When a company sets up a 401(k) plan or pension plan for its employees, the focus is on the benefit it provides to employees, and executives are not always aware of the added personal liability that they are incurring.
The Employee Retirement Income Security Act of 1974 (ERISA) formalized and increased the potential personal liabilities of fiduciaries, says Charles Bernier, president of ECBM Insurance Brokers and Consultants, and anyone administering a plan can be at personal risk.
“According to a 2008 Supreme Court ruling, plan fiduciaries can be held personally liable for any losses if they breach their responsibilities,” Bernier says. “You may have placed your home at risk and not even known it.”
Smart Business spoke with Bernier about your fiduciary responsibilities and what you need to do to fulfill them.
What are the fiduciary responsibilities of administering a 401(k) plan?
If you are the fiduciary of your company plan, you have accepted personal liability. Those responsibilities include:
1. Acting solely in the interest of the plan participants and the beneficiaries and with the exclusive purpose of providing benefits to them
2. Carrying out your duties prudently
3. Following the plan documents (unless inconsistent with ERISA)
4. Diversifying plan investments
5. Paying only reasonable plan expenses
Who is exposed to personal liability?
Any employee who is a trustee of the plan is personally liable to the plan participants, along with the employer or owners of the firm. This is often an owner, a financial or human resources officer or director, but it doesn’t stop there. Fiduciaries include any individual who exercises discretionary control in managing plans or has authority or responsibility for administering plans.
Many people are in tune with some of the risks because they are aware of the fidelity requirements of ERISA. They must show evidence of crime coverage for their IRS filings their 5500 forms. ERISA includes a provision requiring uninsured plans to have an employee dishonesty policy of 10 percent of the plan assets. While important, the ‘ERISA bond’ does not provide all the protection that is needed.
Don’t most plan fiduciaries perform their responsibilities?
Yes, they make a good faith effort to fulfill their responsibilities. However, one of the most difficult responsibilities to comply with is ‘paying only reasonable plan expenses.’ The law requires that your 401(k) provider tell you what it is charging. However, it does not require the provider to tell you what it makes. But your fiduciary responsibility is to find out.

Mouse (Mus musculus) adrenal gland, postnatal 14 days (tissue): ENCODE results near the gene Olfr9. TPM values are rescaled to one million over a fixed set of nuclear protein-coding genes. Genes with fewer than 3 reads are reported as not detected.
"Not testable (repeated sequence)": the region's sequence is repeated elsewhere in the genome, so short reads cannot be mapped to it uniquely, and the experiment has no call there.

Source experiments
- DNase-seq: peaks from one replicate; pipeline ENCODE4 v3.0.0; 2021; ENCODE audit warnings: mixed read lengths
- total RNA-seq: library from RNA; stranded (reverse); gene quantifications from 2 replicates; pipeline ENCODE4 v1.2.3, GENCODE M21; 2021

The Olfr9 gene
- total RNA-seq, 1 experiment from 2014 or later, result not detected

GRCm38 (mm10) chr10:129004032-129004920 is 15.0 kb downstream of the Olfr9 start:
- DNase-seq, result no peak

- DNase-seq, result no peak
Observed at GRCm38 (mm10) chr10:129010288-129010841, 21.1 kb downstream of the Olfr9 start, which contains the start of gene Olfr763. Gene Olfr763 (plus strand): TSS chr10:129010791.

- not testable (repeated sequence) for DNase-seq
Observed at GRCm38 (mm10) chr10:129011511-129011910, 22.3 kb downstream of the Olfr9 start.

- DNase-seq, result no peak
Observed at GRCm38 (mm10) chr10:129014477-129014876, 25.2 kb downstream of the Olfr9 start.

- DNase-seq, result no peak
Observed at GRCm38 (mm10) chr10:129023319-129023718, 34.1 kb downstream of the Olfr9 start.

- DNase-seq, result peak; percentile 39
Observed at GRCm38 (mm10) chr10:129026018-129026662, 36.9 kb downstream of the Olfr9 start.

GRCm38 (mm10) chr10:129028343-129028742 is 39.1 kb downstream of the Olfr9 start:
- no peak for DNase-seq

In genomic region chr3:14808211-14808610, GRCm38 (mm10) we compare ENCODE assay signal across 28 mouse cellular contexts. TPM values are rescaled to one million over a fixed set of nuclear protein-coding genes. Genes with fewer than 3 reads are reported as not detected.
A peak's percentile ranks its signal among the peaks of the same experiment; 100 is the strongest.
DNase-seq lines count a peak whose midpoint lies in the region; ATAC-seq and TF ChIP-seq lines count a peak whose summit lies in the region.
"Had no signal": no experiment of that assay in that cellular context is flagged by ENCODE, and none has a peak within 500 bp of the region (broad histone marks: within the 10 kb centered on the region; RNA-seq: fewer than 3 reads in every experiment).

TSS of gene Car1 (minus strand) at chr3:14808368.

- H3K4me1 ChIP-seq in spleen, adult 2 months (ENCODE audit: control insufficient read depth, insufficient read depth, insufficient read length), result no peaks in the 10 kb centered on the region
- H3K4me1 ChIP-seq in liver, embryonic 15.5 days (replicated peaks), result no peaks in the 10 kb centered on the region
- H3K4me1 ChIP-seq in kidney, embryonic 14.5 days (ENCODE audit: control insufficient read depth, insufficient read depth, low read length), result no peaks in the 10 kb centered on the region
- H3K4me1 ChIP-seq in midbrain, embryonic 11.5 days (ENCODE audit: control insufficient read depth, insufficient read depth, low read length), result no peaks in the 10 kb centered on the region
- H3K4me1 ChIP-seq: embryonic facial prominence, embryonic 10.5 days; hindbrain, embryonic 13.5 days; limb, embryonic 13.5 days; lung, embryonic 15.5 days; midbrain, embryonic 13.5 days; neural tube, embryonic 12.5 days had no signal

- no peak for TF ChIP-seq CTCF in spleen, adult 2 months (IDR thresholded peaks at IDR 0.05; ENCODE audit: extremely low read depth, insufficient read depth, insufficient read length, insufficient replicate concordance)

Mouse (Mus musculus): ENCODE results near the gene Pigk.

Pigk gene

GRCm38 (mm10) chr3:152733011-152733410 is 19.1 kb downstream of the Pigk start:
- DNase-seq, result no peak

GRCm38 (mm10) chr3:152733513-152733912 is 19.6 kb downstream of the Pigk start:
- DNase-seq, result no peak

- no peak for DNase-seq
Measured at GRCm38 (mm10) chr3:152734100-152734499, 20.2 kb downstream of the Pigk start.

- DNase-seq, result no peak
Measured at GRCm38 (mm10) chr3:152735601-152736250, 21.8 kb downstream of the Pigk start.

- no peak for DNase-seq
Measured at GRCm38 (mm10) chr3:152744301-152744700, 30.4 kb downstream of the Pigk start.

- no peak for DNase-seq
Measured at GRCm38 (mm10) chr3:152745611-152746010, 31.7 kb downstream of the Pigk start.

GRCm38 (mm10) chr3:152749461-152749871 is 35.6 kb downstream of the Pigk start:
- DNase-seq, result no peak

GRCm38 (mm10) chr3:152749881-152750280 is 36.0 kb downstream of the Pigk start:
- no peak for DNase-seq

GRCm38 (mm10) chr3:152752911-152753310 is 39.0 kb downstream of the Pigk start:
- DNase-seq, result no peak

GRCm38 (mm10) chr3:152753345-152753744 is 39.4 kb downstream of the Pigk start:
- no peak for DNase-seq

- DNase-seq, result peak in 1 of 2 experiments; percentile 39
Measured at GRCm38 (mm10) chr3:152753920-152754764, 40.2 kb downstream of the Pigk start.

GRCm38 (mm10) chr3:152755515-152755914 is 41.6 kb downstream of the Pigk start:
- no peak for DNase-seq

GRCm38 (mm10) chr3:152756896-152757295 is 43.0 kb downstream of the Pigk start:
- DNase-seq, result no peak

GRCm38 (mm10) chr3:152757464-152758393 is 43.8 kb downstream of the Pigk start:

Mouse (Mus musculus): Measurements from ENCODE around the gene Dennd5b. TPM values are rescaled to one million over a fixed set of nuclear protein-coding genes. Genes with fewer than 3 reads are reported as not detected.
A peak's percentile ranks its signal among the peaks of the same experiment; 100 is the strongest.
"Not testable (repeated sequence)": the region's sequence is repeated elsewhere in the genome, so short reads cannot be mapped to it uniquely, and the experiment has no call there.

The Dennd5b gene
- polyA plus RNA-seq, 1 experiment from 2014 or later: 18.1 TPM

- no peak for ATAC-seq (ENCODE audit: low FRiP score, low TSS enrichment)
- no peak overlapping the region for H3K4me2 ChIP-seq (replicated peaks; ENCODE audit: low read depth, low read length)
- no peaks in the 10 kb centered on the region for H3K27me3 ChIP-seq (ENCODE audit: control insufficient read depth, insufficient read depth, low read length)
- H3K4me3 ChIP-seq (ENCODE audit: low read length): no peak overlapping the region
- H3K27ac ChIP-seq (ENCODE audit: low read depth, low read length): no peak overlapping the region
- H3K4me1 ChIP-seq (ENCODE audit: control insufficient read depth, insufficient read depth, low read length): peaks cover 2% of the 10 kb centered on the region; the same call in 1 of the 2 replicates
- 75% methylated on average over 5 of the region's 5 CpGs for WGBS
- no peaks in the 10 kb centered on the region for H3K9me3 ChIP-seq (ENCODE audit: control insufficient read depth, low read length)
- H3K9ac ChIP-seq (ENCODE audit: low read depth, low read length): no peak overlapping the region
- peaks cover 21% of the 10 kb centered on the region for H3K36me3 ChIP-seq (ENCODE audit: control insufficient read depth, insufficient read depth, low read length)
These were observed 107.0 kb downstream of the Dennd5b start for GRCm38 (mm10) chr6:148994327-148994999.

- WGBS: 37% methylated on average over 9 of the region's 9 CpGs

The first step is to research what specific questions to ask your provider. If you ask specifically, the provider is required to answer. This is very important on a number of levels, not the least of which is the personal liability that you have as the plan’s fiduciary.
How are fiduciaries held liable?
The Supreme Court ruling in February 2008 states, ‘Any person who is a fiduciary with respect to a plan who breaches any of the responsibilities, obligations or duties imposed upon fiduciaries by this title shall be personally liable to make good to such plan any losses to the plan resulting from each such breach.’ The key word in that ruling is ‘personal.’ That means there is no corporate veil in place to protect you. Any consequences will pass through to you, personally.
A study by the Investment Company Institute, a Washington-based group representing the mutual fund industry, determined that costs for small plans (less than $500 million) are, in fact, quite high. It does suggest that there needs to be an alternative to those high fees for small plans. For example, a difference of 50 basis points on a person’s 401(k) in the U.S. may end up adding up to more than $50,000 per employee over the course of his or her career. For a 100-employee company, this adds up to $5 million in personal liability.
What should fiduciaries do to ensure they are fulfilling their responsibilities?
There are four major rules to which a fiduciary should adhere when administering a 401(k) plan. Establish the expenses of your plan, benchmark that those expenses are reasonable, document that you have done this and keep the documents safe. They are your personal liability protection.
In addition, ERISA precludes the use of corporate indemnification. However, a fiduciary liability policy can be purchased. These policies are not expensive and provide the protection that a company and its trustees need. A privately held firm can purchase it as part of a ‘package policy,’ along with its directors’ and officers’ and employment practices coverages. This policy can also be sold as a standalone form.
Every firm that has any pension, 401(k) or similar savings plan should purchase a fiduciary policy. The limits purchased should be adjusted to the size of the plans covered. Defense costs are often part of the limit of liability purchased. Employees should make sure that employers have taken that into account with their coverage, as well.
What should fiduciaries do to make sure they have the correct protection?
Employees who have fiduciary responsibilities should question whether a fiduciary liability policy is in place. Fiduciary liability policies are not standard contracts like many of the insurance policies that are purchased.
Make sure that the policy language is thoroughly reviewed and that available coverage extensions are included. For example, defense costs can be provided within the limit of liability or in addition to the limit. Since these lawsuits are often very costly to defend, much of the protection you need can be eaten away in defense. Every attempt should be made to have defense outside of the limit.
Charles Bernier is the president of ECBM Insurance Brokers and Consultants. Reach him at (610) 668-7100 or firstname.lastname@example.org.